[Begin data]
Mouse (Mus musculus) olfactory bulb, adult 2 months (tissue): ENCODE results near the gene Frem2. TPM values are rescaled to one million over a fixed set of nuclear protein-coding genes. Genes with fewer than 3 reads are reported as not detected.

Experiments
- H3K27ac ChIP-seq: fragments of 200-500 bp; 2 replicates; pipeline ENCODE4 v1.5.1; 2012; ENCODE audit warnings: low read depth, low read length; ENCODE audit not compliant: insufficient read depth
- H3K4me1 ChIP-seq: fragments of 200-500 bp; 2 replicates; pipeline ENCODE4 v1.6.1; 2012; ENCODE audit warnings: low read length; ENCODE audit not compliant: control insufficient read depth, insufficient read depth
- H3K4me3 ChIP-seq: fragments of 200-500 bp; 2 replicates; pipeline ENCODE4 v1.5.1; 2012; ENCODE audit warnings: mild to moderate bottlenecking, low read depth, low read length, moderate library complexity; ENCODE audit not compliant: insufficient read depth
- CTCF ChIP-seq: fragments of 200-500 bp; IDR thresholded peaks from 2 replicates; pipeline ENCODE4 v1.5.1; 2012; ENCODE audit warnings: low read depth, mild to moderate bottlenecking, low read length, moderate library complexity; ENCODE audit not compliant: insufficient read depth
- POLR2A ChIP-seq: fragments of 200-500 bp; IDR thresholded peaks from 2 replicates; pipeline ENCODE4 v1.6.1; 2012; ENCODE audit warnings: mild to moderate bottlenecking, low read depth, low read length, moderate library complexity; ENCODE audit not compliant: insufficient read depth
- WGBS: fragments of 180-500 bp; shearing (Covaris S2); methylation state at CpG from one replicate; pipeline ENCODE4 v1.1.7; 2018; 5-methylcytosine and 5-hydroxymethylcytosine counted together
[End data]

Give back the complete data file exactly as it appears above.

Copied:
Mouse (Mus musculus) olfactory bulb, adult 2 months (tissue): ENCODE results near the gene Frem2. TPM values are rescaled to one million over a fixed set of nuclear protein-coding genes. Genes with fewer than 3 reads are reported as not detected.

Experiments
- H3K27ac ChIP-seq: fragments of 200-500 bp; 2 replicates; pipeline ENCODE4 v1.5.1; 2012; ENCODE audit warnings: low read depth, low read length; ENCODE audit not compliant: insufficient read depth
- H3K4me1 ChIP-seq: fragments of 200-500 bp; 2 replicates; pipeline ENCODE4 v1.6.1; 2012; ENCODE audit warnings: low read length; ENCODE audit not compliant: control insufficient read depth, insufficient read depth
- H3K4me3 ChIP-seq: fragments of 200-500 bp; 2 replicates; pipeline ENCODE4 v1.5.1; 2012; ENCODE audit warnings: mild to moderate bottlenecking, low read depth, low read length, moderate library complexity; ENCODE audit not compliant: insufficient read depth
- CTCF ChIP-seq: fragments of 200-500 bp; IDR thresholded peaks from 2 replicates; pipeline ENCODE4 v1.5.1; 2012; ENCODE audit warnings: low read depth, mild to moderate bottlenecking, low read length, moderate library complexity; ENCODE audit not compliant: insufficient read depth
- POLR2A ChIP-seq: fragments of 200-500 bp; IDR thresholded peaks from 2 replicates; pipeline ENCODE4 v1.6.1; 2012; ENCODE audit warnings: mild to moderate bottlenecking, low read depth, low read length, moderate library complexity; ENCODE audit not compliant: insufficient read depth
- WGBS: fragments of 180-500 bp; shearing (Covaris S2); methylation state at CpG from one replicate; pipeline ENCODE4 v1.1.7; 2018; 5-methylcytosine and 5-hydroxymethylcytosine counted together